Richard J. Daley Plaza
Writer: Mickle Maher
Actor: Deanna Dunagan
Produced with The Goodman Theatre
"I was delighted to give voice to perhaps the most controversial and enigmatic of Chicago’s many public statues. Because Picasso left it untitled, the question is still a subject of debate: What is it? What fun to ponder that conundrum!”
In 1963, Richard J. Daley Center architects tried to entice Pablo Picasso to create a sculpture for the plaza in front of their proposed building. They wrote him a poem, calling Chicago ‘a place waiting for a spirit, the spirit in a sculpture,’ and ending with the question ‘will you do it?’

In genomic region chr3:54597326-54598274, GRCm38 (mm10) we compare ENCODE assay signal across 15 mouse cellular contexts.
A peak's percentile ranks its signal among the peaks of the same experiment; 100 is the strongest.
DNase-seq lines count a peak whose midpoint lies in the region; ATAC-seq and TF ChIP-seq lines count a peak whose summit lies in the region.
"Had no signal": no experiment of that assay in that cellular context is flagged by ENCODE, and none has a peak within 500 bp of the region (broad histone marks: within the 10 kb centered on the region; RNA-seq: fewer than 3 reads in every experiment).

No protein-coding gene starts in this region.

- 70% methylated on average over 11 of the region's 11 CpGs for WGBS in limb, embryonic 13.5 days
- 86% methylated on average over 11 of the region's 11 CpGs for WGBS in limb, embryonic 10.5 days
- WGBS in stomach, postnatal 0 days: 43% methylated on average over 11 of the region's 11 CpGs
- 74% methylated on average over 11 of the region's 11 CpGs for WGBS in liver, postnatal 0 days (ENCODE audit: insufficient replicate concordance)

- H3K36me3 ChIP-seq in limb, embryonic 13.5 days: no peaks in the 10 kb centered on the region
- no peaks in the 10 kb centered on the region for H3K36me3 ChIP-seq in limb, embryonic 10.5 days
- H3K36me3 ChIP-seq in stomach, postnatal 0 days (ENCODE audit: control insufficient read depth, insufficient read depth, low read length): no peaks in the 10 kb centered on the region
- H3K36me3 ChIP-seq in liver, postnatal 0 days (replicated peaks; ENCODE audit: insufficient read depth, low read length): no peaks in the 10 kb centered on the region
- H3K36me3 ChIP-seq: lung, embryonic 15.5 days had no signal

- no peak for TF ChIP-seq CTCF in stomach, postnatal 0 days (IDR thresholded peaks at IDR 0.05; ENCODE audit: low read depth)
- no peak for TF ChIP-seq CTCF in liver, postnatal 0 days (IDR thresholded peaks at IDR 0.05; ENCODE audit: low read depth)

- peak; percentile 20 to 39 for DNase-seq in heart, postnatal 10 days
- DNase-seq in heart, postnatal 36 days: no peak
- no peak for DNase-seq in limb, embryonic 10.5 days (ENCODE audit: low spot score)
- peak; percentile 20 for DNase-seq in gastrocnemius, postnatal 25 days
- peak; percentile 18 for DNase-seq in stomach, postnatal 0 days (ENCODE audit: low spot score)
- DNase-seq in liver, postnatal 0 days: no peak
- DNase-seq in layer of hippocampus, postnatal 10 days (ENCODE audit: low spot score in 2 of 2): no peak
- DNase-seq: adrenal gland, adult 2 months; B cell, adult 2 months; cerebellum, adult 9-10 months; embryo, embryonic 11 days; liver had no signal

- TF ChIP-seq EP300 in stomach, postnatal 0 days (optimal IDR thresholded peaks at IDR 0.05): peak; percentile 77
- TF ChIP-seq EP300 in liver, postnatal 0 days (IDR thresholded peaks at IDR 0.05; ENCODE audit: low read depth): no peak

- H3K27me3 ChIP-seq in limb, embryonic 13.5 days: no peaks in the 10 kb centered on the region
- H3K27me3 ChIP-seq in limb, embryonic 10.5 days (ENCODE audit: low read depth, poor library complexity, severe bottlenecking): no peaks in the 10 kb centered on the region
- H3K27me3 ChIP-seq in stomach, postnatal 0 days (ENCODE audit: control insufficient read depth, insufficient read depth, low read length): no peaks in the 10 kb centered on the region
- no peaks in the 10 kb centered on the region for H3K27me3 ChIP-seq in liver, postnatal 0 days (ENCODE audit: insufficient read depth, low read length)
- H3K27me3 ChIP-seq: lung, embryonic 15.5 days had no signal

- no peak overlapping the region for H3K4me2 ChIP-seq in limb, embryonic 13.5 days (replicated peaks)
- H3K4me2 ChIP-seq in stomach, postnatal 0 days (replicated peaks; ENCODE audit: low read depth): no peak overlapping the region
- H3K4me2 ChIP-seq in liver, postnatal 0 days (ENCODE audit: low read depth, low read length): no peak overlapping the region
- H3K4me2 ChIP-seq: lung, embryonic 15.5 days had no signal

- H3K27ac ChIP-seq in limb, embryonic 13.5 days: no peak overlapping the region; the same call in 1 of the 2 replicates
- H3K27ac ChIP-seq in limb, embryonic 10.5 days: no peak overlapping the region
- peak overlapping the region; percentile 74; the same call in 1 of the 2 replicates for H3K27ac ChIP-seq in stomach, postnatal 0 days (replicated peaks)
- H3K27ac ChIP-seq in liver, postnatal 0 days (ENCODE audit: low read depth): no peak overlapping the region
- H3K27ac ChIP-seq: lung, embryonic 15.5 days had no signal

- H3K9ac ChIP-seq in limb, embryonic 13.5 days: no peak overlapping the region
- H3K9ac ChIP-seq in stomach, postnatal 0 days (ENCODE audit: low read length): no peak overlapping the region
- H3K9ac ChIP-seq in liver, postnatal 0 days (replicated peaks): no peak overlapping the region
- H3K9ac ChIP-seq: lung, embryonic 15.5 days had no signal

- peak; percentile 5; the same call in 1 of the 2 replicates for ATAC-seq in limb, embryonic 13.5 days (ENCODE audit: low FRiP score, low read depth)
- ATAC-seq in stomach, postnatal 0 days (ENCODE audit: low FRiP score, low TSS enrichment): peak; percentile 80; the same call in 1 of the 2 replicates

Armed with a scrapbook packed with Chicago photographs and quotations about the city, they flew to France to appeal to Picasso in person. Their efforts paid off. Picasso accepted, refusing the $100,000 he was offered, and assured Chicago that his sculpture was a gift.
Many wonder what the 50-foot tall, 162-ton sculpture is meant to emulate. Some think the figure is a long-necked, high-ponytailed woman inspired by Picasso’s muse Sylvette David. However, the sculpture has also been likened to the jackal-headed god, Anubis, an afghan hound, and even a cow sticking out its tongue. But what actually is it?
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